By Gene Phelps/NEMS Daily Journal
BELDEN – The conditions were nasty – steady drizzle, a rain-soaked course – but nothing could put a damper on Tupelo High School’s day.
The Golden Wave, behind the steady play of Austin Rose, won its sixth straight state championship in high school golf Thursday at the Tupelo Country Club, capturing the MHSAA Class 6A title.
Tupelo’s two-day team total was 296-299 – 595. Madison Central was 28 strokes back at 316-307 – 623. Oak Grove was third at 327-324 – 651.
Rose, a junior, shot a 66-68 for a two-day total of 10-under-par 134 to capture state medalist honors. Teammate Hayden Buckley was third overall with a 70-71 – 142.
“The six in a row is pretty solid,” Rose said. “I’m glad to put a (medalist) victory up, too. That’s the best I’ve ever played in a two-day tournament.”
DeSoto Central’s Braden Thornberry was second overall with a 70-69 – 139.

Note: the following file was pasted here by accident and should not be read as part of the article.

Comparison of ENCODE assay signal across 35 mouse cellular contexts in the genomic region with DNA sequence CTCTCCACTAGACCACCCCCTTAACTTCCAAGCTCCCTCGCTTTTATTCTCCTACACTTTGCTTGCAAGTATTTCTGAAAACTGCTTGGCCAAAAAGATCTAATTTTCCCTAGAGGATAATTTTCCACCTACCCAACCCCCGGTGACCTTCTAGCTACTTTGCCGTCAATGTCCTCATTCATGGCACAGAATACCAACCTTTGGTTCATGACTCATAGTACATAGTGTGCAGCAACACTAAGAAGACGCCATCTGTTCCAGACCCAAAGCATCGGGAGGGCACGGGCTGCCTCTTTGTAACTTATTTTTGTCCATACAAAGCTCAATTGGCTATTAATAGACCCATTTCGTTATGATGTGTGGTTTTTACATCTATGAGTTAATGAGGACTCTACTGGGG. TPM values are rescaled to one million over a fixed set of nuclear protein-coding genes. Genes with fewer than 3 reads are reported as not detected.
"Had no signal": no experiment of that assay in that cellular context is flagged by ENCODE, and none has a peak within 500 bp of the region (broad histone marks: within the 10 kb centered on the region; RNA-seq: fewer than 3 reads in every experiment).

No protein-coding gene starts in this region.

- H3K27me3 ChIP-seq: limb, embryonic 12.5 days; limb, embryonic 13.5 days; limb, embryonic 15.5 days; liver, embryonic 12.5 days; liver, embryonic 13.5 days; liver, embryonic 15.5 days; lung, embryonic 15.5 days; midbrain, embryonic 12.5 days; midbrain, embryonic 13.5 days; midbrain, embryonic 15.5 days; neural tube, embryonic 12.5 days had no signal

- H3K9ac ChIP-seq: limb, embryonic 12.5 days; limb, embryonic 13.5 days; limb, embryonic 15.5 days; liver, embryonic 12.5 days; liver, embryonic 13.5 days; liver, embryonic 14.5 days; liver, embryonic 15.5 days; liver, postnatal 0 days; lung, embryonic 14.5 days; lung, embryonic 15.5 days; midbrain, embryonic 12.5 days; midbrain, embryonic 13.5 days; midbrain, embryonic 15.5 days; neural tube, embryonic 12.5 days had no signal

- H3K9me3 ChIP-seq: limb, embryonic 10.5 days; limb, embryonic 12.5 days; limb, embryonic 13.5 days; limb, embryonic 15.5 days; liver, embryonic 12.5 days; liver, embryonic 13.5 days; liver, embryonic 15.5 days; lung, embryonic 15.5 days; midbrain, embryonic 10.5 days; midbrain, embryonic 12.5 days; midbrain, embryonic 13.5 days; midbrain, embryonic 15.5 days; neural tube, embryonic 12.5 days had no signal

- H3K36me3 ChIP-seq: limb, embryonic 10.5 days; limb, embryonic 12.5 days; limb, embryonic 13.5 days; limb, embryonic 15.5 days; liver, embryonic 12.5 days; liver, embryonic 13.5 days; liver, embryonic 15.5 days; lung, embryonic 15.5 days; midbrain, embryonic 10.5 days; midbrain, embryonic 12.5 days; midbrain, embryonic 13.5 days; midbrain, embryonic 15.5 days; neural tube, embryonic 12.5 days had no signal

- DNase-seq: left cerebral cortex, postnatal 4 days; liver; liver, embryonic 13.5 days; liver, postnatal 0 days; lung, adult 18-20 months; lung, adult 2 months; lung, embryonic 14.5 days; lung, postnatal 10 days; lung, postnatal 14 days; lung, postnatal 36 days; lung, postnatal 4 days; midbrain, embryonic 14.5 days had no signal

“What Austin did was awesome,” Tupelo golfer Miles Johnson said. “We can’t thank him enough. He put the team on his back this tournament.”
Also for Tupelo, Kirk Reeder recorded a 79-81 – 160, Johnson 84-78 – 162 and Blake Harris 81-85 – 166.
Rose took his score to 11-under-par, but bogeyed on No. 18 to finish his round. He recorded five birdies on the front nine to post a 31.
“What Austin did on back-to-back days is impressive,” Tupelo coach Mark Enis said. “He jumped out early Wednesday then kept the pedal to the metal.”
Rose sank a 30-footer for birdie on No. 8 to go to 5-under for the day and 11-under for the tournament.
Moments later, however, he missed about a 10-foot putt for birdie.
He recorded eight straight pars on the back before closing with a three-putt on No. 18. By that time, the win was his.
Jim Rose, the former TCC golf professional, was all smiles following his son’s closing round.
“It was awesome,” he said. “It was fun to watch him. He’s had the tools. It’s been a thrill to see him mature and play.
“He was striking the ball phenomenal yesterday. He didn’t hit it as well today, but he made his putts. That’s what you have to do … and for two days, he did that.”